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Things Dentists Should be Aware of When Performing Facial Aesthetic Procedures

Today, many dental clinics offer non-invasive cosmetic treatments to help their patients feel better about themselves by improving their appearance.

Today, many dental clinics offer non-invasive cosmetic treatments to help their patients feel better about themselves by improving their appearance.

Numerous dental practices currently provide non-invasive cosmetic procedures aimed at enhancing patients’ appearances and boosting their confidence. Dental professionals possess a strong understanding of anatomy and the necessary technical skills, which makes them well-suited for this task. However, it is important for them to be mindful of the potential dentolegal risks that may be involved.

Although the number of cases is currently limited, there is a noticeable increase in demand for ‘tweakments’. It is advisable for dental specialists who aspire to enter this industry to adhere to best practices in order to safeguard their professional standing.

1. Legal age restrictions

It is recommended that practices verify the age of patients who express interest in facial aesthetic procedures. According to the Botulinum Toxin and Cosmetic Fillers (Children) Act (2021), it is considered a criminal offense in England to provide botulinum toxin or injectable fillers for cosmetic purposes to individuals under the age of 18.

This also holds true in cases where the patient has obtained consent from an individual with parental responsibility. It is important to note that there are restrictions in place regarding booking appointments or making arrangements to provide treatment for individuals younger than the legal age of 18.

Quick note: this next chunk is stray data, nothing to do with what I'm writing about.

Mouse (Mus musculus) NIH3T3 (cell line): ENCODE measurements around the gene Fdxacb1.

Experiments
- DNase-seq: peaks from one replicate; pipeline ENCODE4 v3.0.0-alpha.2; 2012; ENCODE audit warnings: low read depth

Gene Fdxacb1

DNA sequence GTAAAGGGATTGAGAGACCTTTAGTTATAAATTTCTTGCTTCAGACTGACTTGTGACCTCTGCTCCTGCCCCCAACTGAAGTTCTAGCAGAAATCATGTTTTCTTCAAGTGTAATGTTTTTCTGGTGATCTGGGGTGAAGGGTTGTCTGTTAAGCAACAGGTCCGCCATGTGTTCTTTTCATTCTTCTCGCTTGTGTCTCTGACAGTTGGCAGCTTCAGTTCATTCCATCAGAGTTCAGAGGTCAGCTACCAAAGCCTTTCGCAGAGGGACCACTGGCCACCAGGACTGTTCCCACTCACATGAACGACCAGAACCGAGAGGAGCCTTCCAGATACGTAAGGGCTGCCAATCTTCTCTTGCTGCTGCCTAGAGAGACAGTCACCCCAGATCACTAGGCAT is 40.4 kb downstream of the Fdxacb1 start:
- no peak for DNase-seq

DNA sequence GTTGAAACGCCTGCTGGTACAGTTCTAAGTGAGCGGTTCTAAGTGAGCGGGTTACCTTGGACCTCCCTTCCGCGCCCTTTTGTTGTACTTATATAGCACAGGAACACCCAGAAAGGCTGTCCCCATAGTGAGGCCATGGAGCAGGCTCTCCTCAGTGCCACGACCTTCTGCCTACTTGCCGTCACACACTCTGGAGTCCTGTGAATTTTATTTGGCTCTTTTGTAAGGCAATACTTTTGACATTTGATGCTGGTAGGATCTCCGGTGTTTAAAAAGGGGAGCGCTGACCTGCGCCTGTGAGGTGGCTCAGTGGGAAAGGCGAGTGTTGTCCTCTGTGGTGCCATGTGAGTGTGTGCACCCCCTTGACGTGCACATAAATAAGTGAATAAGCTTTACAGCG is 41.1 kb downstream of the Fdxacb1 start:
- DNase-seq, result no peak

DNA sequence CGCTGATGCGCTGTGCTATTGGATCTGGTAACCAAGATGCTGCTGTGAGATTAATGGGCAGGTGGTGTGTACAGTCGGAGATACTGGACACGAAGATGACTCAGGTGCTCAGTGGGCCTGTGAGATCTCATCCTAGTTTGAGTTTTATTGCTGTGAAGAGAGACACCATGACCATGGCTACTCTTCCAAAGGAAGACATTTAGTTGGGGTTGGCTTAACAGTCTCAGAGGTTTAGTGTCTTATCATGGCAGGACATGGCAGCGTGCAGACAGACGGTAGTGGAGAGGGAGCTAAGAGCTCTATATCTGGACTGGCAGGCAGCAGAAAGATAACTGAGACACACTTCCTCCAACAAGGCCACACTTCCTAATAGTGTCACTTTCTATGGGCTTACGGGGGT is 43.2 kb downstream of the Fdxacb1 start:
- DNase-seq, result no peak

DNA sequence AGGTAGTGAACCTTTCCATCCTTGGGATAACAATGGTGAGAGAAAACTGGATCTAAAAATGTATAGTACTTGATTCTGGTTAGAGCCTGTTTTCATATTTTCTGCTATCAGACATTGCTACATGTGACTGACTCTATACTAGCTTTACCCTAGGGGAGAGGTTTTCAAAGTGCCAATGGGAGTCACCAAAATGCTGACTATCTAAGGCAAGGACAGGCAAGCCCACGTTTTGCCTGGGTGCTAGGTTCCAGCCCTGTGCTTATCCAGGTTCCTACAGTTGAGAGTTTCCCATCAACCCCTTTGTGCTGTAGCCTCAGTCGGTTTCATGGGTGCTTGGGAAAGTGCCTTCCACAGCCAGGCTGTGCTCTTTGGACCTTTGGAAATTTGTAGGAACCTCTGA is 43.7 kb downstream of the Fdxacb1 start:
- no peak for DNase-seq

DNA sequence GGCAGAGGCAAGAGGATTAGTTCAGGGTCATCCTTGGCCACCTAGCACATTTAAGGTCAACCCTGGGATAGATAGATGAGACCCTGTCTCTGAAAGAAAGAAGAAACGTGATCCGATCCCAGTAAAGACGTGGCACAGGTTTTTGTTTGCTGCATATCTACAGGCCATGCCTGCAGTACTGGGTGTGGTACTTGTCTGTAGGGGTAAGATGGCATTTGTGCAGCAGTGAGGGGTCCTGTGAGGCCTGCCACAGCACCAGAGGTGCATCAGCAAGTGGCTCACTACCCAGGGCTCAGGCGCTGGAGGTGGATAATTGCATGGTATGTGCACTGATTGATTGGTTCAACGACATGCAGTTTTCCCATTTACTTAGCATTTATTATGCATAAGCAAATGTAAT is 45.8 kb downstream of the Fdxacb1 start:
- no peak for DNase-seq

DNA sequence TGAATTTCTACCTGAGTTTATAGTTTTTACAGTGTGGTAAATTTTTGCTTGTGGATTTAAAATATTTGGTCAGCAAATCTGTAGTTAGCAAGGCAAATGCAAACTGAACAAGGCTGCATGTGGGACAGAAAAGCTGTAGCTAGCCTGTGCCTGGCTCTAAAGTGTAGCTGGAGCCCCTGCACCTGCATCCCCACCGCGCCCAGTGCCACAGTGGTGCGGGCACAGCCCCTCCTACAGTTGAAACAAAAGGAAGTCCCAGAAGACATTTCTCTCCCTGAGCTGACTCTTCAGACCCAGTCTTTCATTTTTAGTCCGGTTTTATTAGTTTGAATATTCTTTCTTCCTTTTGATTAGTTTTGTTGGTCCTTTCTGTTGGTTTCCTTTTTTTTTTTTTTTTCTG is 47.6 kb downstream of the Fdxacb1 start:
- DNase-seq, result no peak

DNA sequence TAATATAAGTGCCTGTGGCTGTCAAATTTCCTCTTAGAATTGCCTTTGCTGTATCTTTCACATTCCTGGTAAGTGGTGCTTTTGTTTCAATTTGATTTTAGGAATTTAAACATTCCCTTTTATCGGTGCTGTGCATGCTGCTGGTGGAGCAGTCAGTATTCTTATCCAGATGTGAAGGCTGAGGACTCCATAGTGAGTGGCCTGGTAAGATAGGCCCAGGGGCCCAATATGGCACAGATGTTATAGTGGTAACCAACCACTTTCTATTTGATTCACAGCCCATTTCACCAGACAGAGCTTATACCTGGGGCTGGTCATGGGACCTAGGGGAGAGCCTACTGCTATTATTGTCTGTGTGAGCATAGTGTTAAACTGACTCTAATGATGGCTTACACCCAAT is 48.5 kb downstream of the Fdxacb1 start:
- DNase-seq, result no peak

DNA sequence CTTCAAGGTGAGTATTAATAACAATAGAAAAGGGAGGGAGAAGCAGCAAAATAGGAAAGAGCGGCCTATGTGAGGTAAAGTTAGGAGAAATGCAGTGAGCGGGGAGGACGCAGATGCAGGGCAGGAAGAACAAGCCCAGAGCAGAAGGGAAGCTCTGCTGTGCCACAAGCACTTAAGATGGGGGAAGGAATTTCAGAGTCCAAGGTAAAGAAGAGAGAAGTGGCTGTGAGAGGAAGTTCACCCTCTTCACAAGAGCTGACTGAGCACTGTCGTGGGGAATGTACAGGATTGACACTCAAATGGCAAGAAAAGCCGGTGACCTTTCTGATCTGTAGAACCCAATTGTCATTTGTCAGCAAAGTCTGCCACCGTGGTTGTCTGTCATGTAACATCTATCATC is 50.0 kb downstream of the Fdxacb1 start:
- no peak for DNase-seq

2. Advertising

It is important to ensure that all marketing material adheres to legal requirements, ethical standards, and the guidelines set forth by the Committee of Advertising Practice (CAP) code. The CAP has recently released advertising guidance on cosmetic interventions, providing a comprehensive explanation of how the code is applicable to both surgical and non-surgical cosmetic procedures (CAP, 2021). The Advertising Standards Authority (ASA) has the authority to request the removal of advertisements that may potentially violate the code.

In this particular context, it is crucial for practices to exercise caution and refrain from actively or indirectly endorsing botulinum toxin injections to consumers in the UK, as this falls under the category of prescription-only medicine. According to the Human Medicines Regulations (2012), there are guidelines in place regarding the publication of advertisements that may potentially encourage the use of prescription-only medicines. Nevertheless, according to the CAP guidelines, it is considered acceptable to use non-specific language such as “consultations for the treatment of lines and wrinkles.”

Practice websites may consider including details regarding the product as a potential treatment option while taking into account that it may be more appropriate to present this information on other pages rather than the homepage. It would be preferable if the information could be presented within the context of promoting a consultation, where various options can be openly discussed.

In a broader sense, the GDC’s Guidance on Advertising (2013) addresses both online and print materials, emphasizing the importance of ensuring that advertisements are accurate, transparent, and professional. It highlights that any advertising that is found to be inaccurate, deceptive, or has a tendency to mislead may be considered inappropriate, potentially leading to an investigation into one’s fitness to practice and even constituting a criminal offense.

It underscores the importance of providing patients with well-rounded, accurate information, enabling them to make sensible choices regarding their treatment options.

3. Communication